STEAMBOAT SPRINGS -- The Web sites for local governments will get a major overhaul this fall.
The changes will allow government employees to update the sites more quickly and easily, and eventually, they will allow citizens to pay bills and handle government business online.
The changes will affect the Web sites for Moffat County, the city of Craig and the city of Steamboat Springs.
Kent Morrison, information systems manager for the city of Steamboat Springs, gave a presentation to the Yampa Valley Economic Development Council on Wednesday about new Web site administration software.
The new software is part of a YVEDC program called North--west Colorado Open E-gov.
The program is paid for mostly with funds from the beanpole grant, which brought high-speed Internet access into Northwest Colorado a few years ago.
Morrison said the software could be ready to go as early as Oct. 1.
The software, Morrison said, will allow employees to update and redesign the sites after just a few hours of training. Employees will not have to rely on Web-design specialists to make changes to Web sites.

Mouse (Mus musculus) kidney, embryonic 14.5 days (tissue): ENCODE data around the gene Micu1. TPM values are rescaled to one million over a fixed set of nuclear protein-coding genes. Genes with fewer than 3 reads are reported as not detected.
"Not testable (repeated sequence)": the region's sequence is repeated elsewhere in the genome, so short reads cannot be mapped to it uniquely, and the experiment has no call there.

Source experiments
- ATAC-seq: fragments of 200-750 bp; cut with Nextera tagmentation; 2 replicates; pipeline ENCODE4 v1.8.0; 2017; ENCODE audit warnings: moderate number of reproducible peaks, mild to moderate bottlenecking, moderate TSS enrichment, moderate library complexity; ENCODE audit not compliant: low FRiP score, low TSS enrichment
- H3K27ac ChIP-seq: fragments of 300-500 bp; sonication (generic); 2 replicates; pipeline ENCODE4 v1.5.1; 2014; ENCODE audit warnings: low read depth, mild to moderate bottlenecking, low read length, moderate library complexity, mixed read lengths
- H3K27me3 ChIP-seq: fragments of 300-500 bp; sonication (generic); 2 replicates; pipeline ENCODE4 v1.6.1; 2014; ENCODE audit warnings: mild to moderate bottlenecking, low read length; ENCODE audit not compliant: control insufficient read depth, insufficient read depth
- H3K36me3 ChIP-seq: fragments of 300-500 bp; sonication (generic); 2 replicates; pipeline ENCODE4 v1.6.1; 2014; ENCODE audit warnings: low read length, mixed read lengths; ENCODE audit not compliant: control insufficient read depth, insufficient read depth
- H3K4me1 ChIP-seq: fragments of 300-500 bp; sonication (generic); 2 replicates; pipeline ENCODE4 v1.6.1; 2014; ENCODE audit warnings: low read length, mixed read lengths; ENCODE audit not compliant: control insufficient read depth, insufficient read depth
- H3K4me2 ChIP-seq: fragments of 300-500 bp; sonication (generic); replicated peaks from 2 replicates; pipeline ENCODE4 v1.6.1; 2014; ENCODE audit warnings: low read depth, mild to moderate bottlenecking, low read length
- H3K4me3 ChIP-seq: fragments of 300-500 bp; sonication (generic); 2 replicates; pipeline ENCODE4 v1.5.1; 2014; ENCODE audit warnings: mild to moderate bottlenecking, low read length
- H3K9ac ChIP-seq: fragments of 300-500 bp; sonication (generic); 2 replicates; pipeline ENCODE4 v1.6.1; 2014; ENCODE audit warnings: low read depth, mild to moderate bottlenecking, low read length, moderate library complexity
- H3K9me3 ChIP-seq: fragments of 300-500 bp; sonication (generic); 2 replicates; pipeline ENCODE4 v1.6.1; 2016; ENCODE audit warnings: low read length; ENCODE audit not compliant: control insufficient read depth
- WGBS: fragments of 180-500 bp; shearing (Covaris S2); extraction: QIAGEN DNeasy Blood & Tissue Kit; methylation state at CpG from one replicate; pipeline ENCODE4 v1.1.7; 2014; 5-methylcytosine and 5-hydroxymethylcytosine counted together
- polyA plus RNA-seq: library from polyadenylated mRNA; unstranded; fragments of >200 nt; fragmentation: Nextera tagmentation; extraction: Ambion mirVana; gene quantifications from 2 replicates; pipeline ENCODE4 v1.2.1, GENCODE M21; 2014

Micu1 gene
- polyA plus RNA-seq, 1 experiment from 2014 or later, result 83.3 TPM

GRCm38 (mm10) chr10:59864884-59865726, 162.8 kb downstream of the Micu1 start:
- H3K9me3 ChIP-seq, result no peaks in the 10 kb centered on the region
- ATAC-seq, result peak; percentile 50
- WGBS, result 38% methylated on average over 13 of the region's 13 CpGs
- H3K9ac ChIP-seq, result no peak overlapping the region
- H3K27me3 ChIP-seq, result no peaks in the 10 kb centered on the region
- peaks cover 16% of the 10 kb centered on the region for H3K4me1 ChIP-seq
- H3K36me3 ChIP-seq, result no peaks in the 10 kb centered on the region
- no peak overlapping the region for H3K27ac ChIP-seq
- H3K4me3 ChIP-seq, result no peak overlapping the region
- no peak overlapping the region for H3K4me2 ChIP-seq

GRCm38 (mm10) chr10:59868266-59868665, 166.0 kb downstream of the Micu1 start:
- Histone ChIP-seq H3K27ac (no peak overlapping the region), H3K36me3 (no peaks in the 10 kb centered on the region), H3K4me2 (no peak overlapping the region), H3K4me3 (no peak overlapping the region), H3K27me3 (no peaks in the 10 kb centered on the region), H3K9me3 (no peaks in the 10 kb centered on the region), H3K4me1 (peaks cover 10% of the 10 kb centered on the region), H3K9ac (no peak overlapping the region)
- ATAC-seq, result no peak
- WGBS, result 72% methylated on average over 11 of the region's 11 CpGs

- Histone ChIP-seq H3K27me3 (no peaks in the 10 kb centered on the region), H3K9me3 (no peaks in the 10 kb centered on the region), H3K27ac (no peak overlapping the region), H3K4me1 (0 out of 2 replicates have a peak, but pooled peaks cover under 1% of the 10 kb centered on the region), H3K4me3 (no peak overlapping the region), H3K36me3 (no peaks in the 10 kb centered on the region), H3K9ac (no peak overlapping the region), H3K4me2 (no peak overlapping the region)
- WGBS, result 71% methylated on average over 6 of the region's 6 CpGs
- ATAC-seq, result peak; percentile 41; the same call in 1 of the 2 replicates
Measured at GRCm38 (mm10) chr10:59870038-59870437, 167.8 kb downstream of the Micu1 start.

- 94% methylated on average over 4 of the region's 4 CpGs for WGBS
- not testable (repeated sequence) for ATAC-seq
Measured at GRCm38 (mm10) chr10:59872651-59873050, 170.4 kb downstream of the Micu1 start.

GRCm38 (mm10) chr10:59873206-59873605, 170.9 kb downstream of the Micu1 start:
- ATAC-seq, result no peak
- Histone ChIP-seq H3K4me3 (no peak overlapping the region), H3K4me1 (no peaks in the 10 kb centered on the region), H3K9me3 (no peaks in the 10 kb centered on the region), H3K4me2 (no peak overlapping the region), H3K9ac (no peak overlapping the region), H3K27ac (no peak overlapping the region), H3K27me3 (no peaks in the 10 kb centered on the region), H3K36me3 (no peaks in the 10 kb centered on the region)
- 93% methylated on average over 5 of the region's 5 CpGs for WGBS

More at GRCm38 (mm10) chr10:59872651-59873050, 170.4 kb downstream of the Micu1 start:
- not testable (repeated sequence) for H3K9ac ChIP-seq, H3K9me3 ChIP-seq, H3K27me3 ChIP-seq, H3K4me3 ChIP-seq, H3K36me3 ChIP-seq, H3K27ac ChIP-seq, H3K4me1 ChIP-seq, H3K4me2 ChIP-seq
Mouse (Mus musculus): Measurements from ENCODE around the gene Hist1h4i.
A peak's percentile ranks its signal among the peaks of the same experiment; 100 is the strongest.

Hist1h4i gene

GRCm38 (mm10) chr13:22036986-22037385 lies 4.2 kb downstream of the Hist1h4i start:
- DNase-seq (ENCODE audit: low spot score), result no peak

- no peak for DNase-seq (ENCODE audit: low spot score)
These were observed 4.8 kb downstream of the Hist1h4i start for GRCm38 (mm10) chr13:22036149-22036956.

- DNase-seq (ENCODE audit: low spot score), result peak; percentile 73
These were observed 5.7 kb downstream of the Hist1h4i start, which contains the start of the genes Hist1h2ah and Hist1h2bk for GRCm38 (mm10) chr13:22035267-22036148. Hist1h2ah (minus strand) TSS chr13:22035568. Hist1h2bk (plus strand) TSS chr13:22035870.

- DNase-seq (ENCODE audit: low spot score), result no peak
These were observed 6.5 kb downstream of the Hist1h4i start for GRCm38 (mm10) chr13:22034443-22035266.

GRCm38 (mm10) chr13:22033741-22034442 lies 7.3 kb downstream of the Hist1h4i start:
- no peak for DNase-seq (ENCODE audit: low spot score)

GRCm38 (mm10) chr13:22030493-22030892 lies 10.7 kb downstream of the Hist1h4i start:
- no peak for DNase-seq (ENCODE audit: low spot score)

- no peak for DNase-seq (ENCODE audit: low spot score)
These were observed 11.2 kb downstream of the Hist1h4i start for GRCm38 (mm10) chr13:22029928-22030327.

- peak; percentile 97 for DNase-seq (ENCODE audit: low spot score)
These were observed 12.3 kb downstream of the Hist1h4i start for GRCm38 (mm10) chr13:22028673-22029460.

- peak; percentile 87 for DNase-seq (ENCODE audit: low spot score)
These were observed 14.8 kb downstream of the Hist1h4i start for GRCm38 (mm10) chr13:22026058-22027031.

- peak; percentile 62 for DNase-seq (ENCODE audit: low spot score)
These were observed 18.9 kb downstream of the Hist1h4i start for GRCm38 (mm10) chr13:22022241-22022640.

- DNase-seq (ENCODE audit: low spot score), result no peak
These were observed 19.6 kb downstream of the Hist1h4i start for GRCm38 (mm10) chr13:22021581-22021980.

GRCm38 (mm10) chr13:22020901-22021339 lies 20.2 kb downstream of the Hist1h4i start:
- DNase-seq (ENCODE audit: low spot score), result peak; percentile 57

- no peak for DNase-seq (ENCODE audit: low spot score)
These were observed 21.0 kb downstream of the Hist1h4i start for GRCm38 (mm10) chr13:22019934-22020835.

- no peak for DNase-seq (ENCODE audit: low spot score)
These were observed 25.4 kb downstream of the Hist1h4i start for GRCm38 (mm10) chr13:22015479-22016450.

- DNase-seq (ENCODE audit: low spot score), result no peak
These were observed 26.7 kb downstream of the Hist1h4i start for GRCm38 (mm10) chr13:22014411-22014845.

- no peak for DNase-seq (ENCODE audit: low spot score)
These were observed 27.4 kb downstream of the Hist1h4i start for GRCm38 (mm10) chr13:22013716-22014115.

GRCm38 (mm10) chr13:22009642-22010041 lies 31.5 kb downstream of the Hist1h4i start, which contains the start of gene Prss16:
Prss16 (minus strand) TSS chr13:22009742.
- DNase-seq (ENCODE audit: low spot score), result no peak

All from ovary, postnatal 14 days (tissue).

Morrison said the Web administration software isn't less complex than other programs, just less laborious.
"It's complex in an extremely manageable and hierarchical way," he said.
The hard part will be figuring out how to structure the new sites, he said.
The new Web sites also will be equipped with features for blind people.
Any pictures will have to include written desriptions and the dates on which they were taken. This will allow programs that read Web content out loud for blind users to describe the pictures.
Morrison said the new software also will make it easier for local governments to post meeting agendas and minutes online.
By next year, Morrison said he would like to see government Web sites capable of handling almost any city or county business.
"We know that people are busy," Morrison said after his presentation. "We want to provide services on the Web site just like they could get at City Hall."
That would include paying utility bills and registering a pet, he said.
Craig City Councilman Tom Gilchrist attended Wednesday's meeting.
He said afterward that he would like to see City Council meeting agendas posted online with links to any documents related to agenda items.
Posting agendas and minutes would vastly improve communication between the City Council and citizens, he said.
But Gilchrist said he would really like the Web sites to be capable of accepting bill payments, because citizens, especially younger ones, are increasingly tech-savvy.
"We're moving Craig into that arena," he said.
For more information about the new software, visit www.openegov.net.